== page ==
At around 50 feet (16 metres) from nose to tail, the megalodon was longer than a bus. Photograph: JJ Giraldo/AP

Thursday 18 August 2022

1 Day Field Course with Nick Chidlaw

1 Day Field Course with Nick Chidlaw

Nick Chidlaw has asked me to publicise this field course which he wants to run in October. All the details are below. 

A CIRCULAR WALK IN SOUTH GLOUCESTERSHIRE: shallow tropical seas and rivers, ice age valley incision 

Sunday 2nd October 10.00 am - 5.00 pm

The generally low-lying landform of much of the county of South Gloucestershire is interrupted near the village of Cromhall by a steep sided, narrow meandering valley lined by rocky crags. The base of the valley was dammed in the 19th century to form a 700m+ long lake, part of the grounds of Tortworth Court (now a hotel). Some 40m deep, the valley is short: indistinguishable from the surrounding countryside only 2 miles to the south of the lake, and likewise so in the open ground on the lake’s north-west side. The stream that feeds and exits the lake is small, and is a ‘misfit’, occupying a valley cut by much more powerful waters during the ice age. Rock exposures, including the natural crags, track cuttings and old quarry workings provide an opportunity to examine the local character of successive stratigraphic units of the Carboniferous Limestone Supergroup. The strata dip 20 – 30 degrees to the south and south east, demonstrating the structural contrast between that found north and south of the ‘Variscan Front’ in the Bristol area, established by the end of the Carboniferous period some 300 Ma. No previous knowledge of geology or the area will be assumed.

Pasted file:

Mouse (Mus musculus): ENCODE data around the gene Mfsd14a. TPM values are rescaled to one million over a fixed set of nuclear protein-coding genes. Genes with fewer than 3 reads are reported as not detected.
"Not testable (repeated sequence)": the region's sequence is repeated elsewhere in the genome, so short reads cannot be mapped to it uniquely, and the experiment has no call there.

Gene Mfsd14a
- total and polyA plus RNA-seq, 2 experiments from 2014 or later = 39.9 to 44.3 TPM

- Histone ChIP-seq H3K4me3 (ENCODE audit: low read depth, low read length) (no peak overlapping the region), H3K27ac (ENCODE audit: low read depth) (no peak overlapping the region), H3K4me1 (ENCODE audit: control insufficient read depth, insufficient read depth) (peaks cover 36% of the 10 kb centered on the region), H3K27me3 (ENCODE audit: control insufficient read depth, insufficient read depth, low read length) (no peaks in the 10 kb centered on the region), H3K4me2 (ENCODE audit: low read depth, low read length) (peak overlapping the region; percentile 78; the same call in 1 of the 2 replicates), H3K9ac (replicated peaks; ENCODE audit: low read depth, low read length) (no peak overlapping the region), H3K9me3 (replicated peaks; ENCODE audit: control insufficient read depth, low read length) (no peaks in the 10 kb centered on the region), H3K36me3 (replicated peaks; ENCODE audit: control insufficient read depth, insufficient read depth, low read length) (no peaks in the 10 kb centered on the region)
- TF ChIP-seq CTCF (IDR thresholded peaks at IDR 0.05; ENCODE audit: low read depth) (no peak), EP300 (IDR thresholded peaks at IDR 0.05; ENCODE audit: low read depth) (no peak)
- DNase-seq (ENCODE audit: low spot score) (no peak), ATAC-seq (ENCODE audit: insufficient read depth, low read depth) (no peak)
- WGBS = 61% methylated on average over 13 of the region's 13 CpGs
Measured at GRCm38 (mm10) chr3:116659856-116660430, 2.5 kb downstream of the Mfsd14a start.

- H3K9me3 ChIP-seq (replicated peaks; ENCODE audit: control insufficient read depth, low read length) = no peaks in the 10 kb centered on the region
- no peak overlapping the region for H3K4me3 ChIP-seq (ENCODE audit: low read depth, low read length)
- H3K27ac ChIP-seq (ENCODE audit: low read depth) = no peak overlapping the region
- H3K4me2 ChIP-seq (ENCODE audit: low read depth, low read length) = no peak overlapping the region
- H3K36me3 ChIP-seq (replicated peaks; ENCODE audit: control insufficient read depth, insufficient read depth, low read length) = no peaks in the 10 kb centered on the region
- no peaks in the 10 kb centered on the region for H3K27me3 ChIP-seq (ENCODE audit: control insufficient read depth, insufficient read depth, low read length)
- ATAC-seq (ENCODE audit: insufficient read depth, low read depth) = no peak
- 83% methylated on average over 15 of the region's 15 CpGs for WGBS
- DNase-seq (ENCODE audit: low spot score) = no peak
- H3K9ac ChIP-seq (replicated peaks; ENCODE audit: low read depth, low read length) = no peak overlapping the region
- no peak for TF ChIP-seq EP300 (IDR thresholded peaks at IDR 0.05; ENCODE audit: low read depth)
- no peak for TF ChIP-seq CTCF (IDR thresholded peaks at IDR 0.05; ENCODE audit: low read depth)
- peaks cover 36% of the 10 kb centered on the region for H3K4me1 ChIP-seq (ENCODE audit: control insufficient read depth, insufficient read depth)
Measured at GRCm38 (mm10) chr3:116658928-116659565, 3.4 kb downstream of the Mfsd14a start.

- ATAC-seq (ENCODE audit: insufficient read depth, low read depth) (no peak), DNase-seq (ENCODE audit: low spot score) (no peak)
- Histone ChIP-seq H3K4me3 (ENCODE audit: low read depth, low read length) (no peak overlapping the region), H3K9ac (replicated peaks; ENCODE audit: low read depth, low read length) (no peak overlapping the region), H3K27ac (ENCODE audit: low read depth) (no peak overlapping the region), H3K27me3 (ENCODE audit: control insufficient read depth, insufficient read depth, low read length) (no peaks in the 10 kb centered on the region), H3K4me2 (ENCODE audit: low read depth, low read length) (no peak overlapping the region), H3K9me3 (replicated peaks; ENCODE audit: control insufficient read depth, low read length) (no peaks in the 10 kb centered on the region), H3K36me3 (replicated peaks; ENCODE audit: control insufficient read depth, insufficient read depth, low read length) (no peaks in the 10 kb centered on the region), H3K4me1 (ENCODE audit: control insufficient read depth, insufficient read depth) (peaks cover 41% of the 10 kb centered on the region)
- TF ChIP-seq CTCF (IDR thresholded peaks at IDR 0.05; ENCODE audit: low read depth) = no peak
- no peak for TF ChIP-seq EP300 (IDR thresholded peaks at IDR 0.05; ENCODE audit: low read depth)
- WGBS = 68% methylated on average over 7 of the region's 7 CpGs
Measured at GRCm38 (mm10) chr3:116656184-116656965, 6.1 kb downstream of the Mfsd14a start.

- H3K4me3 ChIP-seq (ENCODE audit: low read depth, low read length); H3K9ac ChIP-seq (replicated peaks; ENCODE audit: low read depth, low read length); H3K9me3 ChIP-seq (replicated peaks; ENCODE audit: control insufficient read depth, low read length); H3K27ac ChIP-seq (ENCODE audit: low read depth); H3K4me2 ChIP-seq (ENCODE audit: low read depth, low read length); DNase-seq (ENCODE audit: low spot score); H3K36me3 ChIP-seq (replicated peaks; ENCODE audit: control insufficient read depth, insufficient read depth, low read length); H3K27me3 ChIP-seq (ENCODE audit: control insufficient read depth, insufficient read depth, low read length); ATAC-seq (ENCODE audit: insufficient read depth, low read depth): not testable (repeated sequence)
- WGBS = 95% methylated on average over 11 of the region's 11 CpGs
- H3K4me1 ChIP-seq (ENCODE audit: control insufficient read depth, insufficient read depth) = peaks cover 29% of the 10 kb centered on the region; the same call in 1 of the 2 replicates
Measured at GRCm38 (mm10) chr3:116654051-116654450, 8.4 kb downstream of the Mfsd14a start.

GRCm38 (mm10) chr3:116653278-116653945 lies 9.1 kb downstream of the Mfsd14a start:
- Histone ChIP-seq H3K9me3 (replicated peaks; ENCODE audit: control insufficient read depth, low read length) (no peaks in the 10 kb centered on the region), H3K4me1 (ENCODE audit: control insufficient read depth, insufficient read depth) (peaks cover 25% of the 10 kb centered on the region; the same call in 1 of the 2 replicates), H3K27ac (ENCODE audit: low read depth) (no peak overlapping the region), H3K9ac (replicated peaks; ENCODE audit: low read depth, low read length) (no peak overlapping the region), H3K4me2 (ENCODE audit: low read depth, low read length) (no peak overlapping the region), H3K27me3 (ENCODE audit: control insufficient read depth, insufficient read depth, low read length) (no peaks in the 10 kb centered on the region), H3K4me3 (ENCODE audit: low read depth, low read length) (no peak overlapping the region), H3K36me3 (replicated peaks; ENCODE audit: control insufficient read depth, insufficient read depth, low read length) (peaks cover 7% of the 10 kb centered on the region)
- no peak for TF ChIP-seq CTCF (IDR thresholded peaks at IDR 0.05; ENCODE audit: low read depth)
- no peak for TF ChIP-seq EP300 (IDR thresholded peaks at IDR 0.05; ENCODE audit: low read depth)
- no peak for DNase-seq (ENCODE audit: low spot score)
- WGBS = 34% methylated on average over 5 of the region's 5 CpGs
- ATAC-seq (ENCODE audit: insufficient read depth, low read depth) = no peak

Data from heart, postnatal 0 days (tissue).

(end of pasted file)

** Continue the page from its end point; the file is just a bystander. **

A handout outlining the day’s programme, including location sketch map, geological map and cross section, illustrated geological history and written log of the succession of strata, will be forwarded in advance of the course to those enrolled.

Note that enrollees will need to:

*     Arrange their own transport

*     Bring a packed lunch and any refreshments (e.g. flask of coffee, fruit juice, mineral water etc.)

*     Wear strong footwear with good tread and ankle support, and have waterproof clothing if weather is poor.

*     There will be no requirement to wear hard hats on this course. 

Attendees will be insured against accident for the duration of the course. 

Tuition fee: £30.00 

Contact tutor Dr Nick Chidlaw to enrol and for any queries. 

Deadline for course viability: Saturday 10th September. If the course has become viable (minimum of 10 enrolments) by this date, enrolments will be able to continue until 1 week before the course runs (Sunday 25th September).   

Google Earth oblique image of the study area, looking south showing the abruptly-incised meandering valley and lake near the village of Cromhall.